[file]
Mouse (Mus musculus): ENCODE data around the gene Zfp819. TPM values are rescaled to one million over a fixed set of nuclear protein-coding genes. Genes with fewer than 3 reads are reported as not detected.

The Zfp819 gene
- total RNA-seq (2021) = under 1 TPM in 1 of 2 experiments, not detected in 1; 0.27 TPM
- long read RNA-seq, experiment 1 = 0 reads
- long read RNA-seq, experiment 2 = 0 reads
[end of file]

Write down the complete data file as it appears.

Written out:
Mouse (Mus musculus): ENCODE data around the gene Zfp819. TPM values are rescaled to one million over a fixed set of nuclear protein-coding genes. Genes with fewer than 3 reads are reported as not detected.

The Zfp819 gene
- total RNA-seq (2021) = under 1 TPM in 1 of 2 experiments, not detected in 1; 0.27 TPM
- long read RNA-seq, experiment 1 = 0 reads
- long read RNA-seq, experiment 2 = 0 reads